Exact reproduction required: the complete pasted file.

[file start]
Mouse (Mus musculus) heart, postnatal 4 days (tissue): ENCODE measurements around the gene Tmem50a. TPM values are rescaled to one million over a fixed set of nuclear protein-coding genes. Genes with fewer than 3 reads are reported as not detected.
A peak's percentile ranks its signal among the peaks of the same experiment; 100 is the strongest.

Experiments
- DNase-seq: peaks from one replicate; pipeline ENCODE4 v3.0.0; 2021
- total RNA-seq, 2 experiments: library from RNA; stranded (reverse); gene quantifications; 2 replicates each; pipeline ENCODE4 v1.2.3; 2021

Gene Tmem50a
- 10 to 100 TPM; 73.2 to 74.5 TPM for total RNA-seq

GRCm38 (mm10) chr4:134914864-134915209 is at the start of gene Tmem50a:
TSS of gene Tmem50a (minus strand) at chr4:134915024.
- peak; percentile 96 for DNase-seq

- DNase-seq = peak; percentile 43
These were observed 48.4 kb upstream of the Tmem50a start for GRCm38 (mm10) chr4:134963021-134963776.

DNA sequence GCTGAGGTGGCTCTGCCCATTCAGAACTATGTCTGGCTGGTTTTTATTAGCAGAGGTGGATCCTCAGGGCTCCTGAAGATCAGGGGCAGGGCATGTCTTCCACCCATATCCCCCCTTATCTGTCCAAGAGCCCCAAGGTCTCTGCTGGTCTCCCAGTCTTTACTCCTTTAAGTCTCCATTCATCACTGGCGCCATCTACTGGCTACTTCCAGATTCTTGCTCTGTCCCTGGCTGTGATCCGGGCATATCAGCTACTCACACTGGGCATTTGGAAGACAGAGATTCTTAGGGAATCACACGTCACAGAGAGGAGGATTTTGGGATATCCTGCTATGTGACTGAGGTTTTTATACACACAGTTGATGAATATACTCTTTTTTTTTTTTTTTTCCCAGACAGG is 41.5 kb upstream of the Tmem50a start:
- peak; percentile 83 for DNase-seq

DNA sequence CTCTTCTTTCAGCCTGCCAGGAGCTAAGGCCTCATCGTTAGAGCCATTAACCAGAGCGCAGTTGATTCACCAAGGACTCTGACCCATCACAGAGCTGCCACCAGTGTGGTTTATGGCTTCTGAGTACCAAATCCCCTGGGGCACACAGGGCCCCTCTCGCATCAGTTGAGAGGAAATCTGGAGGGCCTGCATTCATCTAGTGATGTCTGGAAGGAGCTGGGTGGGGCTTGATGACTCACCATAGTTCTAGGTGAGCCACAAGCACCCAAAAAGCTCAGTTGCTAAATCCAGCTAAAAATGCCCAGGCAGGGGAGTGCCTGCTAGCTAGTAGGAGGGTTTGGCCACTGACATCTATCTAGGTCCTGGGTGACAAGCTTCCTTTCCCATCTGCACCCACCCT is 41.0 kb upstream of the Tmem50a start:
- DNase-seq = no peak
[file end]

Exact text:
Mouse (Mus musculus) heart, postnatal 4 days (tissue): ENCODE measurements around the gene Tmem50a. TPM values are rescaled to one million over a fixed set of nuclear protein-coding genes. Genes with fewer than 3 reads are reported as not detected.
A peak's percentile ranks its signal among the peaks of the same experiment; 100 is the strongest.

Experiments
- DNase-seq: peaks from one replicate; pipeline ENCODE4 v3.0.0; 2021
- total RNA-seq, 2 experiments: library from RNA; stranded (reverse); gene quantifications; 2 replicates each; pipeline ENCODE4 v1.2.3; 2021

Gene Tmem50a
- 10 to 100 TPM; 73.2 to 74.5 TPM for total RNA-seq

GRCm38 (mm10) chr4:134914864-134915209 is at the start of gene Tmem50a:
TSS of gene Tmem50a (minus strand) at chr4:134915024.
- peak; percentile 96 for DNase-seq

- DNase-seq = peak; percentile 43
These were observed 48.4 kb upstream of the Tmem50a start for GRCm38 (mm10) chr4:134963021-134963776.

DNA sequence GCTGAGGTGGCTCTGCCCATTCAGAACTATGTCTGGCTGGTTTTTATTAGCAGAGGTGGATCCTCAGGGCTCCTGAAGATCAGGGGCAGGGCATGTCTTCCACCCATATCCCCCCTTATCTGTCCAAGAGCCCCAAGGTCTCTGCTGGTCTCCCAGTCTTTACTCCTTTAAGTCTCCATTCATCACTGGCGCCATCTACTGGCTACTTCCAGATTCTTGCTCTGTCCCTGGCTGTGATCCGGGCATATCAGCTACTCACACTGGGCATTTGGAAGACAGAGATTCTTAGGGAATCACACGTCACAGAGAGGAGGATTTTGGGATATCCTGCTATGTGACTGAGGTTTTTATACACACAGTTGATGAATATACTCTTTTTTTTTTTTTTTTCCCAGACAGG is 41.5 kb upstream of the Tmem50a start:
- peak; percentile 83 for DNase-seq

DNA sequence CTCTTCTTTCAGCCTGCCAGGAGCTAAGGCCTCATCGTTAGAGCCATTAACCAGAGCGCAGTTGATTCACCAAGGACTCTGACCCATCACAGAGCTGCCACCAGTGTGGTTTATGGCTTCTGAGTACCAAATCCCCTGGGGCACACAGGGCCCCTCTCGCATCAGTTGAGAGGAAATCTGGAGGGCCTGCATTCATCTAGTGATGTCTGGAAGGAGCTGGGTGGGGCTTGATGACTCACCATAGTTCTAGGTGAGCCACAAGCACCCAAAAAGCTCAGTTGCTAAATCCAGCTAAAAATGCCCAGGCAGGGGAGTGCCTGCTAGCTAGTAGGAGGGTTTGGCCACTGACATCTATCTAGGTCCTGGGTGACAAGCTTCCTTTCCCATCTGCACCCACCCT is 41.0 kb upstream of the Tmem50a start:
- DNase-seq = no peak